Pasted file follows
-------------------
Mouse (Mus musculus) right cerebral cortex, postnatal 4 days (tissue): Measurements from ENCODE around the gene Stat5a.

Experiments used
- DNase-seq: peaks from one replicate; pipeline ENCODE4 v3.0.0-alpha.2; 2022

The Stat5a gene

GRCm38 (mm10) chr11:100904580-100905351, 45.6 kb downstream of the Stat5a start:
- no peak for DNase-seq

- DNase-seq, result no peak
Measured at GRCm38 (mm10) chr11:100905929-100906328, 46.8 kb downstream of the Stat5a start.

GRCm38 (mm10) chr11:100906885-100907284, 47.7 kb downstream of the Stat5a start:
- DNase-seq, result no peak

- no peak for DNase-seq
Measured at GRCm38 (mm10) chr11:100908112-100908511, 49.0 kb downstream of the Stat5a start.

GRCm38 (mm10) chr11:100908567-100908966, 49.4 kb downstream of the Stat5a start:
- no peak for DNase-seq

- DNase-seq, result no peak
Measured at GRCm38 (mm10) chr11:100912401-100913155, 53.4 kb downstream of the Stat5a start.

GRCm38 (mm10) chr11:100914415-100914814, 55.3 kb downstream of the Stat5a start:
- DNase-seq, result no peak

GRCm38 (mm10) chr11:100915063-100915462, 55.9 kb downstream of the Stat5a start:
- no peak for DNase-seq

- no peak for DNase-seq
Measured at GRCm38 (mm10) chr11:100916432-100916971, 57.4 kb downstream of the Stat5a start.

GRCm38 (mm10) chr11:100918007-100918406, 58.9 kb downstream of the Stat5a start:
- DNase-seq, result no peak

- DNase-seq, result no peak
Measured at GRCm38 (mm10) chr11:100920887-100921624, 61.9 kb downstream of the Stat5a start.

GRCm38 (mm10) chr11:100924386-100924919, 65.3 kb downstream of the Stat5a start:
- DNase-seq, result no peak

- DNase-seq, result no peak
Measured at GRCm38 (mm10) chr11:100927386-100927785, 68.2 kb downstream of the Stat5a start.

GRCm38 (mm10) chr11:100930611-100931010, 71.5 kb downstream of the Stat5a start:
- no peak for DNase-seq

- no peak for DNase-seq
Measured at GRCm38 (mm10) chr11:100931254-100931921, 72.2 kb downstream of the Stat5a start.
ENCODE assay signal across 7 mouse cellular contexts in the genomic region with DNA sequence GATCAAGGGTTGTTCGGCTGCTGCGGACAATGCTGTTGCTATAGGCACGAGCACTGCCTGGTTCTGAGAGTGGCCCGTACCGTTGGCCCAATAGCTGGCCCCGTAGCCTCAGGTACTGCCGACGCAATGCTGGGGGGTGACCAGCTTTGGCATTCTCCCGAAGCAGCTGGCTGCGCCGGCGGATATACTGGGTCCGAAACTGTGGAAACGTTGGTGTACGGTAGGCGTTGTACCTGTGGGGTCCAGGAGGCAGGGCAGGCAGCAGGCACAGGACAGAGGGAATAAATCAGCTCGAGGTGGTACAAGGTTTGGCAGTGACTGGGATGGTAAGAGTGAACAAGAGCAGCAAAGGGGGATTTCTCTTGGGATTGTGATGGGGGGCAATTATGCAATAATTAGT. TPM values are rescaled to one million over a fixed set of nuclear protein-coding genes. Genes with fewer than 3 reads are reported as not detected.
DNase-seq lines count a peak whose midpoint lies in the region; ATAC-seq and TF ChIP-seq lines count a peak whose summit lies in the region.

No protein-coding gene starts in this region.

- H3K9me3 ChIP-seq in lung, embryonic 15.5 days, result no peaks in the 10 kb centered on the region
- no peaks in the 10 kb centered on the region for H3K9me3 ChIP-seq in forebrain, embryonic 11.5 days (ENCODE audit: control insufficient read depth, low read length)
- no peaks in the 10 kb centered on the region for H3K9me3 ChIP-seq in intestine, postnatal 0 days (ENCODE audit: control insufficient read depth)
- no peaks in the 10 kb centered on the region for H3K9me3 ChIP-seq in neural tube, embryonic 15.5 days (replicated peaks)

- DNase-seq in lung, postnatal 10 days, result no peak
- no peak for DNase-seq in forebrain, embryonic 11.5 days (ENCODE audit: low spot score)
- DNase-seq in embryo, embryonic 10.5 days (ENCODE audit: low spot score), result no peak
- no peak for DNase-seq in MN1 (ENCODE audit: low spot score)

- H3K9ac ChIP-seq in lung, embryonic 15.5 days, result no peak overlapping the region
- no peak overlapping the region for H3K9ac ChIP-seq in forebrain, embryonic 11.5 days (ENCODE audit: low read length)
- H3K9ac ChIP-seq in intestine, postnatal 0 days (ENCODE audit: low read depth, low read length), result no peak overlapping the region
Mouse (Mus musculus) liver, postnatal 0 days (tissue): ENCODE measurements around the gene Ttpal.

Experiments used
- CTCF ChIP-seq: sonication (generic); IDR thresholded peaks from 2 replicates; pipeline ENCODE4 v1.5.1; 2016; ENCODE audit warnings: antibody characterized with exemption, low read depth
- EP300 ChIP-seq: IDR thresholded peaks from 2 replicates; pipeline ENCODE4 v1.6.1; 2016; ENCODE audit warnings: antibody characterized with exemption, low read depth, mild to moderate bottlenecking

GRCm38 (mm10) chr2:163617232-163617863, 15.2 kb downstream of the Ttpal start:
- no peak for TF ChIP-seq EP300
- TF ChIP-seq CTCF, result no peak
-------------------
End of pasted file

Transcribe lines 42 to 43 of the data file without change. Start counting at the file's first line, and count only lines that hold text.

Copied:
- DNase-seq in lung, postnatal 10 days, result no peak
- no peak for DNase-seq in forebrain, embryonic 11.5 days (ENCODE audit: low spot score)